(Young Scholar's Forum, May 18) Session at School of Food Science and Engineering
May 17,2017 08:25:02 readCount:109
Time: Thursday, May 18, 2017
Venue: Dongtang Hall, Building No.13, Wushan Campus
Opening Ceremony
Time: 9:00-9:05
Topic One: Structure and function of a ZIP zinc transporter, a central player in zinc metabolism
Time: 9:05-9:35
Speaker: Dr. Zhang Tuo(Michigan State University)
Zinc is the second most abundant essential microminerals (after iron) in humans, and 10% of proteins (~3000 proteins) encoded by human genome are predicted to be zinc binding proteins. According to the WHO, as high as 31% of people around the world are at risk of zinc deficiency. However, as a transition metal, excess zinc is toxic. Accordingly, a sophisticated control of systemic and cellular zinc homeostasis is vital for life. In human, two zinc transporter families play central roles in zinc homeostasis: Zrt/Irt-like protein (ZIP, SLC39) family and ZnT (SLC30) family are responsible for zinc influx and efflux across cell membrane, respectively. A total of fourteen ZIP proteins have been identified with diverse tissue/cellular distribution in human, which are broadly associated with a variety of human diseases. In this talk I will present the structural and functional results of a mammalian ZIP transporter extracellular domain (pZIP4-ECD) and a highly conserved transmembrane domain from bacterial (BbZIP). ZIP4-ECD reveals two structurally independent subdomains and an unprecedented dimer centred at the signature PAL motif. The BbZIP structure reveal two metals forms a binuclear metal center in the transport pathway.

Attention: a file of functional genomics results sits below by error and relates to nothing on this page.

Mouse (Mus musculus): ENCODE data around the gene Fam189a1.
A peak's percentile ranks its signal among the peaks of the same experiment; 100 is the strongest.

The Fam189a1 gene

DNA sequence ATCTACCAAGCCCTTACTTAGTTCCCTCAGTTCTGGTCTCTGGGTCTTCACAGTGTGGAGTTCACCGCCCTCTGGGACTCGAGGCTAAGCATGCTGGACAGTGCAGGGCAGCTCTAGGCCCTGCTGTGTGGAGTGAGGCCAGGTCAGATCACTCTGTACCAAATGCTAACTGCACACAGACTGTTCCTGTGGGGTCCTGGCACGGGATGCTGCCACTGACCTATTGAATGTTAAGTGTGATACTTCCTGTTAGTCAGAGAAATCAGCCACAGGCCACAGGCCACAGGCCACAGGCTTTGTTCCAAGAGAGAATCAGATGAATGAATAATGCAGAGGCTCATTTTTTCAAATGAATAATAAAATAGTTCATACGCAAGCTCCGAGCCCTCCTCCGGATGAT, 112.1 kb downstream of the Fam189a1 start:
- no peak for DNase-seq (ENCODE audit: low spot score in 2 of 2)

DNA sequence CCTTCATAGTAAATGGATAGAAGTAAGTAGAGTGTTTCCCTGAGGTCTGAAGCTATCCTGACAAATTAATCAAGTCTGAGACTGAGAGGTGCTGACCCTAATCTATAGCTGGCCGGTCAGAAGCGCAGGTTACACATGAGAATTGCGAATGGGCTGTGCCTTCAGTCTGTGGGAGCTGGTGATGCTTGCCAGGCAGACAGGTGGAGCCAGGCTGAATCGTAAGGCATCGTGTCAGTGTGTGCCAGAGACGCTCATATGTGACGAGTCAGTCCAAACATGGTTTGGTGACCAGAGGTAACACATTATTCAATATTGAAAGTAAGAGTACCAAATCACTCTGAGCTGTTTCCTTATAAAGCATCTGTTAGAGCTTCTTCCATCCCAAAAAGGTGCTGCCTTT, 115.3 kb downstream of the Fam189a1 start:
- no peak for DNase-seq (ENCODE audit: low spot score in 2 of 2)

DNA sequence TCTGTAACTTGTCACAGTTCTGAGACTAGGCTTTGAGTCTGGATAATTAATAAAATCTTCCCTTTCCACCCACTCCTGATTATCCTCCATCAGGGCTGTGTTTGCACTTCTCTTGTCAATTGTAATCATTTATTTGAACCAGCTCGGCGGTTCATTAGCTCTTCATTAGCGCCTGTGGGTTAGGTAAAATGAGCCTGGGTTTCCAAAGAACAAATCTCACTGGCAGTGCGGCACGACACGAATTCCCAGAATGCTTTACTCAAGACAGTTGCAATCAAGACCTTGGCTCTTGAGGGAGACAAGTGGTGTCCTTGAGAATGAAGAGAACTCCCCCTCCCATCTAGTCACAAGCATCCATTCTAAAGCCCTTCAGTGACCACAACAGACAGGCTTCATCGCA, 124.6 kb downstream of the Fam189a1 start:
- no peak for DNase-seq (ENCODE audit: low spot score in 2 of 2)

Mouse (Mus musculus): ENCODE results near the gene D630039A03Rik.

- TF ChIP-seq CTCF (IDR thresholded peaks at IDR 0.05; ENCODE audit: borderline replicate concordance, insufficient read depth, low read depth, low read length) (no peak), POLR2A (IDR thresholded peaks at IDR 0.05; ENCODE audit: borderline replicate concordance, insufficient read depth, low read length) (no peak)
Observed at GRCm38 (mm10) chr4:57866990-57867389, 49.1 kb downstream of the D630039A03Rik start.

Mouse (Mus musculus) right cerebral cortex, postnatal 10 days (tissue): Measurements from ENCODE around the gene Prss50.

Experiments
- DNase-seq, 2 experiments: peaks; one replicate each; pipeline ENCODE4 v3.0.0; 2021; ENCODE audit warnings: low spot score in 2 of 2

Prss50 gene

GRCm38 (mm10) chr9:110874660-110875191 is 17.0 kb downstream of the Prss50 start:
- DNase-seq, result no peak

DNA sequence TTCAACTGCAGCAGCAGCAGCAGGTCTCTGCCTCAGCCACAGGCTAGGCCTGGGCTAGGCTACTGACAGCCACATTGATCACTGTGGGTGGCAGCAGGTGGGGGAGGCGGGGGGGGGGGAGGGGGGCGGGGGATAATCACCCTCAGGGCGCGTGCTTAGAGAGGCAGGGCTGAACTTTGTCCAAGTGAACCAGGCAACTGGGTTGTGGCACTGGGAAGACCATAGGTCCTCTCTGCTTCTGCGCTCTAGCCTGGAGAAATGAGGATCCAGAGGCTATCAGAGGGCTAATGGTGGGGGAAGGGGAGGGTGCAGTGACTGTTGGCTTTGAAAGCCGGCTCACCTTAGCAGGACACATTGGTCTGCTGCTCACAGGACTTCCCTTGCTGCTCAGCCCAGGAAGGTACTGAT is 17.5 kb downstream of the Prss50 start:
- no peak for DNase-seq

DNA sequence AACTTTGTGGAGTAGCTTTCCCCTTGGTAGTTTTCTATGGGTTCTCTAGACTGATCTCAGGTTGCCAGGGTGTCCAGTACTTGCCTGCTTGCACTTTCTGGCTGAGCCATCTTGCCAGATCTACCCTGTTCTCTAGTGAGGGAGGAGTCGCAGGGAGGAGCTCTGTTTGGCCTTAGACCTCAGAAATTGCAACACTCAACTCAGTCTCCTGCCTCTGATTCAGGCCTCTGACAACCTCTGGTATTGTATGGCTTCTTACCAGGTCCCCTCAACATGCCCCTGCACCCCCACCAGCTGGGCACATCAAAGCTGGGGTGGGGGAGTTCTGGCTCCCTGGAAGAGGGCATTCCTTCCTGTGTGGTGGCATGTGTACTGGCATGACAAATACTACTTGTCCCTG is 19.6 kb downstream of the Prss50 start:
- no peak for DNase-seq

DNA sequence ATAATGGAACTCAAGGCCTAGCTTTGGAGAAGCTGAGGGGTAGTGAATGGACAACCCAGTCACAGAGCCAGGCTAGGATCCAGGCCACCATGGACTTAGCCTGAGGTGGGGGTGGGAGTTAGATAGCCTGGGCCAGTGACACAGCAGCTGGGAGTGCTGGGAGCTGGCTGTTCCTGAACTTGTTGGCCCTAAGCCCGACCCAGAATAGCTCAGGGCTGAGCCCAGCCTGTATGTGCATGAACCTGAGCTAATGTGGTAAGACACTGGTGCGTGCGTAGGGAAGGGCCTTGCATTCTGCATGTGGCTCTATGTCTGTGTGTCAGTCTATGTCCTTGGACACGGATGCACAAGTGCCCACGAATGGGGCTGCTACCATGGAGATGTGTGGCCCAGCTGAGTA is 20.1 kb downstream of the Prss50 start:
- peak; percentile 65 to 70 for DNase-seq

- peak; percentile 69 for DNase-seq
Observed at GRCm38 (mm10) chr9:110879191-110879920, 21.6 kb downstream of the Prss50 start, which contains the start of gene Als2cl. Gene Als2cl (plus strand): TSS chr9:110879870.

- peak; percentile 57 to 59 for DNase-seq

Topic Two: Biosensors for enzyme detection and single molecule imaging of biomacromolecules
Time: 9:35-10:00
Speaker: Dr. Liu Rongrong(Nanyang Technological University,Singapore)
Biomolecule detection plays an important role in the fields of medical diagnosis, environmental monitoring and food safety. It has driven the increasing demand for developing simple, ultrasensitive and cost effective biosensors. With the rapid development of nanotechnology, nanomaterial-based biosensing platforms have emerged on the basis of their unique optical, electronic and catalytic properties. By coupling nanomaterial with biomolecular recognition events, the first gold nanoparticles based biosensor for sensing beta-lactamases and screening their inhibitors will be presented in this talk. Sequential sensing multiple enzymes and reversible manipulation of nanostructures with specific interactions will also be discussed. In this talk, Dr Liu will introduce the fluorescence imaging of biomacromolecuesby using single molecule technique. Imaging of single conjugated polymer nanodots (CPNs) and their superior optical features will be demonstrated.     

Announced by the School of Food Science and Engineering